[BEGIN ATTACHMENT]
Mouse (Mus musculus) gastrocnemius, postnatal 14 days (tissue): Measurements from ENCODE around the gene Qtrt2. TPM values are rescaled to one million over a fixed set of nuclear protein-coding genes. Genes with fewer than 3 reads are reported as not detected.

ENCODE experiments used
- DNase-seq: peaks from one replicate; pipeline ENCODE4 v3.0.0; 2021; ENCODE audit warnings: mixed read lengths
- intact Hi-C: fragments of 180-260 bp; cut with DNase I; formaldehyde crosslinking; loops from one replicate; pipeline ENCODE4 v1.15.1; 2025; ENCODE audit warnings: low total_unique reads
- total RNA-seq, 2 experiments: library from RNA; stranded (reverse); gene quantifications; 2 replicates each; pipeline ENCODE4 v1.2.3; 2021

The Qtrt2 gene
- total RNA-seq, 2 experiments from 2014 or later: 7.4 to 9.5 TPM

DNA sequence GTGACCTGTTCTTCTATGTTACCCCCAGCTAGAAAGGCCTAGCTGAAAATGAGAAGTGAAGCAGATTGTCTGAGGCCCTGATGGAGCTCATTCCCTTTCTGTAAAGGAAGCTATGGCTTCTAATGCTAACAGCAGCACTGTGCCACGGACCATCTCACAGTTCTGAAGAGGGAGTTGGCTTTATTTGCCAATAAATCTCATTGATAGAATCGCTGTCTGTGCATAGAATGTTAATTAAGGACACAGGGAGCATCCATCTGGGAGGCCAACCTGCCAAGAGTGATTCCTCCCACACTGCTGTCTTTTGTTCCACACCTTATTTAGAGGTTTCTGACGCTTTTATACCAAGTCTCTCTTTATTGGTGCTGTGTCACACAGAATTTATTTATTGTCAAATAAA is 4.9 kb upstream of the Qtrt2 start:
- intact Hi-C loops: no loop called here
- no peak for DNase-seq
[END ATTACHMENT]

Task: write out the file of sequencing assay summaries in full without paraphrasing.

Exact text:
Mouse (Mus musculus) gastrocnemius, postnatal 14 days (tissue): Measurements from ENCODE around the gene Qtrt2. TPM values are rescaled to one million over a fixed set of nuclear protein-coding genes. Genes with fewer than 3 reads are reported as not detected.

ENCODE experiments used
- DNase-seq: peaks from one replicate; pipeline ENCODE4 v3.0.0; 2021; ENCODE audit warnings: mixed read lengths
- intact Hi-C: fragments of 180-260 bp; cut with DNase I; formaldehyde crosslinking; loops from one replicate; pipeline ENCODE4 v1.15.1; 2025; ENCODE audit warnings: low total_unique reads
- total RNA-seq, 2 experiments: library from RNA; stranded (reverse); gene quantifications; 2 replicates each; pipeline ENCODE4 v1.2.3; 2021

The Qtrt2 gene
- total RNA-seq, 2 experiments from 2014 or later: 7.4 to 9.5 TPM

DNA sequence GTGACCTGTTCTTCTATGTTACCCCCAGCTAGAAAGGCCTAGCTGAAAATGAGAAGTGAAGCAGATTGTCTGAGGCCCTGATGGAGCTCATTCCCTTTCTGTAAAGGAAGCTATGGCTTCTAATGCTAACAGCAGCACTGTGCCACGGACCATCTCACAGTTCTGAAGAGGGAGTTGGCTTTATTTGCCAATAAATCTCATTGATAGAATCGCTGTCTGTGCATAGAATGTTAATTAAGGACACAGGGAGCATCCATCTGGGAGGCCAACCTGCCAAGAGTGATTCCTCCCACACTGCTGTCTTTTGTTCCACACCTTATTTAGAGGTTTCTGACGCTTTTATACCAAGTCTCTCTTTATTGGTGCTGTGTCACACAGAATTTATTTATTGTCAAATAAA is 4.9 kb upstream of the Qtrt2 start:
- intact Hi-C loops: no loop called here
- no peak for DNase-seq